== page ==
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The Pedagogical Value of Creating a Course Playlist

Updated: Nov 23, 2020

I have been in the process of designing a new version of World Literature II here at Valdosta State University—a course that weirdly straddles the periods we often refer to as the Middle Ages and the Renaissance. It took some time to figure out what I wanted for that course, and when I did I again faced the challenge that comes with teaching broad survey courses: How do I thematize the course and give students a foothold into such disparate readings? My solution this time around was to organize the course around a playlist. In this case, I chose Fiona Apple's recent Fetch the Bolt Cutters and then expanded it to include her entire discography. This decision seemed fitting, as an album dedicated to narratives of liberation makes for a powerful soundtrack to a course that is committed to liberating our assumptions about "medieval" or "renaissance" literature from the co-opted visions of misogynist and white supremacist groups. Having assembled a Spotify playlist that is shared with the students in the syllabus, I have organized each module of the course around lyrics from all over Fiona Apple's catalogue. By doing this, I hope to keep the idea that these older texts can still speak to contemporary concerns fresh in the minds of my students.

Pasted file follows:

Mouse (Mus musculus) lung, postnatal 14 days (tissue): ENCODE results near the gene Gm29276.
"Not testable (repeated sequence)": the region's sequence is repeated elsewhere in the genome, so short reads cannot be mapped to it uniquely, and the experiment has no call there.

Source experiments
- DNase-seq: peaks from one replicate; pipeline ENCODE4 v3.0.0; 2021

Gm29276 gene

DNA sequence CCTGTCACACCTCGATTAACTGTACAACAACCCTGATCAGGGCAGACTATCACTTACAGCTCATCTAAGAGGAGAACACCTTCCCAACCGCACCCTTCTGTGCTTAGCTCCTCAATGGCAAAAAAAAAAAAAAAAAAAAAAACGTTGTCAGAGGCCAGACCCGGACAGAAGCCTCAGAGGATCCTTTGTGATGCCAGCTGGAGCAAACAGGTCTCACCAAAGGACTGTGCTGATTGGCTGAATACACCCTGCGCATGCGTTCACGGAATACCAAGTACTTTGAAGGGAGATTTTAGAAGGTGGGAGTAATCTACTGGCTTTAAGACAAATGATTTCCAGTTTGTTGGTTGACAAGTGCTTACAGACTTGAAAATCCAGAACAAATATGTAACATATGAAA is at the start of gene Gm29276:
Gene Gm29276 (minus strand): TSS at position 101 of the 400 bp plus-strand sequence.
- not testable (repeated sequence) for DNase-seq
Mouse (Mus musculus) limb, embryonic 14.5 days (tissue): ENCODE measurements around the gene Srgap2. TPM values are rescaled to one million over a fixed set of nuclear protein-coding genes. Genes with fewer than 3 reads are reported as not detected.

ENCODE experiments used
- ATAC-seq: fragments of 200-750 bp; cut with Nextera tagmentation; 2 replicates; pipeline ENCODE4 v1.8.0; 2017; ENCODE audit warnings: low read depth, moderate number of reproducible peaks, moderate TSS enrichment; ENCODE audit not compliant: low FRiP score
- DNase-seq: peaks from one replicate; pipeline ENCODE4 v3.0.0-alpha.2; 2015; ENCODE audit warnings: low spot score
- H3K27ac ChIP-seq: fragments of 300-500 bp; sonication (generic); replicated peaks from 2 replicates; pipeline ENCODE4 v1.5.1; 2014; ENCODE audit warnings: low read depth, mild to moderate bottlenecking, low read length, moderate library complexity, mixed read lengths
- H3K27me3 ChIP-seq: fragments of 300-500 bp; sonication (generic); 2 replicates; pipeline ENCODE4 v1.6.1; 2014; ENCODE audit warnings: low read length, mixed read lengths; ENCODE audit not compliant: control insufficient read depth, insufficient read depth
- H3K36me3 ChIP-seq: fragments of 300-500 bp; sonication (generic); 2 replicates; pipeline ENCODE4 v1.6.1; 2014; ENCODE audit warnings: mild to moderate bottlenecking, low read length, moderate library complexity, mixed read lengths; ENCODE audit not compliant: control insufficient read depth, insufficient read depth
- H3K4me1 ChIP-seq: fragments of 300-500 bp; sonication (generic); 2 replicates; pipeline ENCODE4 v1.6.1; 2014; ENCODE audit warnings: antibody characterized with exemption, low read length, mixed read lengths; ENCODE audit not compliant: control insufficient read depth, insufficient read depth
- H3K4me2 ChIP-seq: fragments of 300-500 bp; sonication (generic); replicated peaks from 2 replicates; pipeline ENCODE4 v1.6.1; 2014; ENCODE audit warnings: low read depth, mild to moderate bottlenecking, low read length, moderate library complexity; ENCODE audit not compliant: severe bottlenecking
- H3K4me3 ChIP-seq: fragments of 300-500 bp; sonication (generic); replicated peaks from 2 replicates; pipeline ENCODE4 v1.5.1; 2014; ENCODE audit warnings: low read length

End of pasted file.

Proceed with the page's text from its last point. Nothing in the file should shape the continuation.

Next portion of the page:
Now I will admit that this is not a particularly novel idea. I have long used course playlists in various courses. Most obviously, I created a Spotify playlist for my first-year seminar on "The Speculative Fictions of Janelle Monáe" this past semester. In a previous semester, I similarly assembled a lengthy Spotify playlist made up of Latinx artists for my course on "Latinx Literature and Popular Culture. In both courses, the playlists were actually built into the curriculum; students were listening to the playlist as they annotated Janelle Monáe lyrics, for example, and I assigned a number of music videos from the Latinx playlist in class. In fact, for that course we would open each class period with a 5-10 minute conversation about that day's assigned music video as a way to warm up conversation and practice visual analysis. At other institutions, I have frequently had students help me to assemble a class playlist in our first-year seminars on day one. I ask them to provide me with a song that will serve as their "theme song" for the semester—a song that they could imagine being played to represent them every time they walked in the door. I not only shared these playlists with those students, but would arrive to class early enough to play their chosen music for the 10-15 minutes prior to class starting. Again, this warmed up the students and eliminated the tension and awkwardness they sometimes feel if they show up to class a little early.